Traffic declined -1.4 percent in September and dipped -1.2 percent for the third quarter of 2018. The fact that this is the best traffic quarter in the last three years highlights the magnitude of the continued marketshare battle for guest traffic.
In the third quarter of 2018, sales were down -1.2 percent compared with the same quarter two years ago. Even more troubling, same-store traffic declined -5.7 percent over that same two year period.
As disappointing as these results may be, there are signs of improvement. Two-year sales performance averaged -1.0 percent over the last two quarters, a slight improvement from the concerning -2.5 percent for the previous four-quarter period.
“The economic expansion is the broadest-based in nearly two decades,” explained Joel Naroff, president of Naroff Economic Advisors and Black Box Intelligence (formerly TDn2K) economist. “Growth has moved from manufacturing and large corporations into the small business sector. Looking forward, though, there are warning signs.”
Firms seem intent on raising benefits, not wages, and household income is still growing at a disappointing pace. That should continue to restrain consumer spending. Rising energy costs are diverting funds into gasoline and utility purchases. A softening in the housing sector, which typically leads the economy, indicates that households are becoming more conservative. And the Fed has signaled that rates will likely rise through next year. Together, these trends imply that the retail battle for share of consumer wallets will only intensify in what is likely to be a more moderate growth environment.
The national unemployment rate dropped again in September and is currently at 3.7 percent. With the economy at full employment, recruiting and retaining employees remains a leading concern for operators. Adding to recruitment pressures is the continued growth in the number of restaurant positions. According to Black Box Intelligence (formerly TDn2K)’s Workforce Intelligence (formerly People Report), the number of employees in the industry grew 2.0 percent year over year in August after increasing 1.7 percent the previous month.
However, August did hint at good news from a workforce perspective. Turnover for both hourly employees and restaurant managers decreased in August. After years of continual climbing, turnover rates in recent months are beginning to drop slightly. This trend, however, is not expected to reduce turnover rates enough for retention to lose its status as a critical issue haunting operators.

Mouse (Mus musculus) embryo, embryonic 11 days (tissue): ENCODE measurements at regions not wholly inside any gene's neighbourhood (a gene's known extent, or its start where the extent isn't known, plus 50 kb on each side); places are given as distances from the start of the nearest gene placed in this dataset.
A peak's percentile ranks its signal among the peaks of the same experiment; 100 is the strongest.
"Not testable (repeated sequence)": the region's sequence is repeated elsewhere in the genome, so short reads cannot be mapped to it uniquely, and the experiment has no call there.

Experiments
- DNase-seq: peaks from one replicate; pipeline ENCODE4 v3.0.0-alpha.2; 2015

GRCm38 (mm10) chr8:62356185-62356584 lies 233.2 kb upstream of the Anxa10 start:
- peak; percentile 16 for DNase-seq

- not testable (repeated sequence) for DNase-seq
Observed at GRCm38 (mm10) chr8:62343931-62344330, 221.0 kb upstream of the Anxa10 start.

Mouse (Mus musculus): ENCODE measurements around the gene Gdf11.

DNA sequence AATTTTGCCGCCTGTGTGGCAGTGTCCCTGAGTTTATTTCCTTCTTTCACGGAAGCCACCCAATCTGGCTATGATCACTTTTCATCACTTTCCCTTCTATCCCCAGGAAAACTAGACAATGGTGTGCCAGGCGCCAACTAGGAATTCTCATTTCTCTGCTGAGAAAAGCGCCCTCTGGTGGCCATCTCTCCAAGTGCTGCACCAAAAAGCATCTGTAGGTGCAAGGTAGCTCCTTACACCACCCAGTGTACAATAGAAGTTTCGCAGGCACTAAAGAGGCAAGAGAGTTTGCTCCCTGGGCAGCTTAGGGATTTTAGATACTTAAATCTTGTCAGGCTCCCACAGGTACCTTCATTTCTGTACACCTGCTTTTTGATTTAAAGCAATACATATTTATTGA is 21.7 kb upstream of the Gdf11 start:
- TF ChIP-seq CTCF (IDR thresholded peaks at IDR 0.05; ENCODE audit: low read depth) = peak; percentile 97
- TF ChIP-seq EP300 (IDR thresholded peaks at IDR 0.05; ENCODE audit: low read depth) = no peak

Wallace Doolin, chairman of Black Box Intelligence (formerly TDn2K), commented “the evidence grows in our analysis of Black Box Intelligence (formerly TDn2K) White Box Guest Satisfaction data cross-referenced with Financial Intelligence (formerly Black Box Intelligence) sales and traffic data. There is one aspect of the restaurant experience that separates Top Box performing companies from the rest: the guest perception on service. Those are the same companies that we find in the Workforce Intelligence (formerly People Report) data that are successful at retaining their top talent and effective in staffing every shift.”
Reducing historically high turnover rates and staffing for sales growth will likely be at the forefront of successful restaurant operators’ strategy discussions as they plan for next year.
Black Box Intelligence (formerly TDn2K) is the parent company of Workforce Intelligence (formerly People Report), Financial Intelligence (formerly Black Box Intelligence) and Guest Intelligence (formerly White Box Social Intelligence). Workforce Intelligence (formerly People Report) provides service-sector human capital and workforce analytics for its members monthly. Financial Intelligence (formerly Black Box Intelligence) provides weekly financial and market level data for the restaurant industry. Guest Intelligence (formerly White Box Social Intelligence) delivers consumer insights and reveals online brand health. Black Box Intelligence (formerly TDn2K) membership represents 43,000 restaurant units, 2.5 million employees and nearly $71 billion in sales. They are also the producers of leading restaurant industry events including the Global Best Practices Conference held annually each January in Dallas, Texas.